The Scottish Government has confirmed some children over 12 will be offered the Covid vaccine, following new advice.
The Joint Committee on Vaccination and Immunisation (JCVI) has made the recommendations based on new evidence.
Currently the Pfizer-BioNTech jab is the only Covid vaccine approved for over-12s in the UK, following a medical trial featuring this age group in the US.
The JCVI said children are at a “very low risk” from coronavirus and will likely have mild symptoms – but the benefits of receiving the jab outweigh the risks in some cases.
Which young people are eligible for the jab?
- Children aged 12-15 with underlying conditions that put them at risk of “serious consequences” from Covid-19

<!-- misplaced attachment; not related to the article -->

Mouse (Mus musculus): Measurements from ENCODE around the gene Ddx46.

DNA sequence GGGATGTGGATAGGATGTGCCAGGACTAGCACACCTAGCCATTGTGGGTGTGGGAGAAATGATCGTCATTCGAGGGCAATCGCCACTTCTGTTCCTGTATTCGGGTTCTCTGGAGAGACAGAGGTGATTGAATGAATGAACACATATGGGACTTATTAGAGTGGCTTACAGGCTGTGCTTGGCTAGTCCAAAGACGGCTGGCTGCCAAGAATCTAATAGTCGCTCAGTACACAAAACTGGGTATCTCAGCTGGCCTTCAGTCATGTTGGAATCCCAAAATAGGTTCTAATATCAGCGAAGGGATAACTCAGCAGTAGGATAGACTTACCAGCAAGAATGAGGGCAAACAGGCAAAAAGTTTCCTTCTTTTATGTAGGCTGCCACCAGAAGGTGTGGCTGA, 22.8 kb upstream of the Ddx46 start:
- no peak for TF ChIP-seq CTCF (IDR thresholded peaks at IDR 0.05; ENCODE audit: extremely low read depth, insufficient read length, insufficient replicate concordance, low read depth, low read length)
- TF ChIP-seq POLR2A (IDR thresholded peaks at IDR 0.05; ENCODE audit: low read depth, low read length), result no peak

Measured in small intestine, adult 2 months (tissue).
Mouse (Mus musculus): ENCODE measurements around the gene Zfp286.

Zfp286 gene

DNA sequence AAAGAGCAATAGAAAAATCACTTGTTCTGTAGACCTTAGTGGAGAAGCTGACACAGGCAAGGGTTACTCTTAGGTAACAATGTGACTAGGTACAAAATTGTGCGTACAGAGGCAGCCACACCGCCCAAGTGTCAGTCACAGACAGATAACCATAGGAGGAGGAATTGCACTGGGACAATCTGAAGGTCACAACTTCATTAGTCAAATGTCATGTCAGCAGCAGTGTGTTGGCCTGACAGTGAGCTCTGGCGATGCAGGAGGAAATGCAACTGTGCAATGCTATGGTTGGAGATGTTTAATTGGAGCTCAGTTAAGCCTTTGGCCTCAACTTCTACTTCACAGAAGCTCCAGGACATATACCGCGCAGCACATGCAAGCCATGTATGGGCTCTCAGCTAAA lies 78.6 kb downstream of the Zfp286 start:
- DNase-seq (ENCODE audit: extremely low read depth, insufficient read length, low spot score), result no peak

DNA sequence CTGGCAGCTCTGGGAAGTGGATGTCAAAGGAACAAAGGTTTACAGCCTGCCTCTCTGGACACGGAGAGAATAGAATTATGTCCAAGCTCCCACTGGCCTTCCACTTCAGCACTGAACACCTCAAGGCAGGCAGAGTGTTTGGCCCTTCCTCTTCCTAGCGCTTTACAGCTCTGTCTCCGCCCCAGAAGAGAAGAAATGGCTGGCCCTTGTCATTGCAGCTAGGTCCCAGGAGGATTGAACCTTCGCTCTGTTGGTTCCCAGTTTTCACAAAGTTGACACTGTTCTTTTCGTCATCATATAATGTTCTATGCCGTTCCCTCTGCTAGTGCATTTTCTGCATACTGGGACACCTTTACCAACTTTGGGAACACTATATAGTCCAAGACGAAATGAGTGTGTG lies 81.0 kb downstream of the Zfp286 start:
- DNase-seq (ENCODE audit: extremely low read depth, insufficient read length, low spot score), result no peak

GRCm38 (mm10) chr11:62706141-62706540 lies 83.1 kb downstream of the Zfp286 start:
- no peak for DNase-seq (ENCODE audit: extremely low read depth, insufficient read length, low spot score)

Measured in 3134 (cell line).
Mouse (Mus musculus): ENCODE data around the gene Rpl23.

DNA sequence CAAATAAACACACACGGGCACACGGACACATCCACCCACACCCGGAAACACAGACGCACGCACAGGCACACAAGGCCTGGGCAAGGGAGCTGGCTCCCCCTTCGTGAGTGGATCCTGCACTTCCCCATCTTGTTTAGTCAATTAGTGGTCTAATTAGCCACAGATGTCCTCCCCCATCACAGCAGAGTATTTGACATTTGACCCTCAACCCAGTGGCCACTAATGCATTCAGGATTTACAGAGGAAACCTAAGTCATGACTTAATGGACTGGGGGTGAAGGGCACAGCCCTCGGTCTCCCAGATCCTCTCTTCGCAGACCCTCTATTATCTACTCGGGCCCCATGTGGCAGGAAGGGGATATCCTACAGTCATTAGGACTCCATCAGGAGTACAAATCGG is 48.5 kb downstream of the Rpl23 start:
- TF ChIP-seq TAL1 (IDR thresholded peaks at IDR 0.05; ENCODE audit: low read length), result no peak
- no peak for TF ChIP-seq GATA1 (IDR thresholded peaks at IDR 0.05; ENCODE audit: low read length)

- Over-12s who are household contacts of people who are immunosuppressed
- Young people turning 18 before July 31
- Young people within three months of turning 18
The JCVI advice lists some of these underlying conditions as people with neurodisabilities, Down’s syndrome, immunosuppression, and multiple or severe learning disabilities.
Is the Covid vaccine safe for children?
A medical trial with 1,000 12-to-15-year-olds took place in the US and found any vaccine side effects were “generally short-lived, and mild to moderate”.
But wider data on the effects of the jabs in younger people is still being collected.
There have been some “extremely rare” reports of people suffering heart inflammation after receiving the Pfizer or Moderna jabs.
For this reason, the JCVI is taking a “precautionary” approach – and the “minimal” benefits of giving children a Covid jab do not outweigh the potential risks.